Fibrocystic disease occurs when there are fluid-filled cystic lumps of duct tissue. These lumps are surrounded by a scar-like capsule of tissue in the breasts.
Although harmless, these lumps can sometimes be the site of pain (mastalgia) that recurs late in each menstrual cycle. The greatest problem with fibrocystic disease is telling the difference between this condition and breast cancer.
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The glandular tissue of the breasts cycles monthly with menstrual periods. It enlarges to prepare for a pregnancy, and then shrinks if one does not occur. This cycling causes cysts and excess fibrous tissue to build up. Virtually all women will have some form of this condition during their reproductive years. However, most women will not seek treatment.
All women between puberty and menopause are at risk for this condition.
Your doctor will ask about your symptoms and medical history. A physical exam will be done.
Tests may include the following:
Once it has been determined that the lump is not a cancer, it can be left alone. If the lump's identity is still in doubt, it should be biopsied.
After numbing the area with a local anesthetic, a small needle is inserted into the lump. This is to draw fluid out. If the lump disappears, cancer is highly unlikely. If the lump remains, or if the fluid withdrawn is bloody, it will need to be examined to see if cancer is present.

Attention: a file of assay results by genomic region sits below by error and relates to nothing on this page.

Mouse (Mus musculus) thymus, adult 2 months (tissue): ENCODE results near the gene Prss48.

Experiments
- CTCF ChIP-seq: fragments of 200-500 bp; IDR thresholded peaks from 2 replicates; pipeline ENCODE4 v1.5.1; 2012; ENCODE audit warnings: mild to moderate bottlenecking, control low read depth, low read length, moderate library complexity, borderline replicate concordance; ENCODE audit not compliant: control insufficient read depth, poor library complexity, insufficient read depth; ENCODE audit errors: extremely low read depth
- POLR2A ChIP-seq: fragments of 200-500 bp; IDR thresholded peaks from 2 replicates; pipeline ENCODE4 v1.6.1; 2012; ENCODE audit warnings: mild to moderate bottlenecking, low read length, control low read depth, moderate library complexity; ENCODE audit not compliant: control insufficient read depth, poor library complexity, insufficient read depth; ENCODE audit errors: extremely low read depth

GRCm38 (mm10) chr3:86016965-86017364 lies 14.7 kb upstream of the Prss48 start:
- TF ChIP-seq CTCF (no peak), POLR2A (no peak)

There are two types of biopsies:
Once cancer has been ruled out, fibrocystic disease may be safely treated with observation and conservative measures, including:
There are not current guidelines to prevent fibrocystic disease. The most important issue for you and your doctor is being able to distinguish this condition from breast cancer. Follow your doctor's guidelines for regular breast cancer screening.
American Cancer Society
Office on Women's Health
Canadian Breast Cancer Foundation
Canadian Women's Health Network
A healthy pregnancy for women with diabetes. American Congress of Obstetricians and Gynecologists website. Available at: http://www.acog.org/~/media/For%20Patients/faq176.pdf?dmc=1&ts=20130726T0945559945. Accessed July 26, 2013.
Miltenburg DM, Speights VO Jr. Benign breast disease. Obstet Gynecol Clin North Am. 2008;35(2):285-300.
Phyllodes tumor of breast. EBSCO DynaMed website. Available at: http://www.ebscohost.com/dynamed. Updated August 1, 2012. Accessed July 26, 2013.
Last reviewed May 2015 by Andrea ChisholmLast Updated: 5/11/2013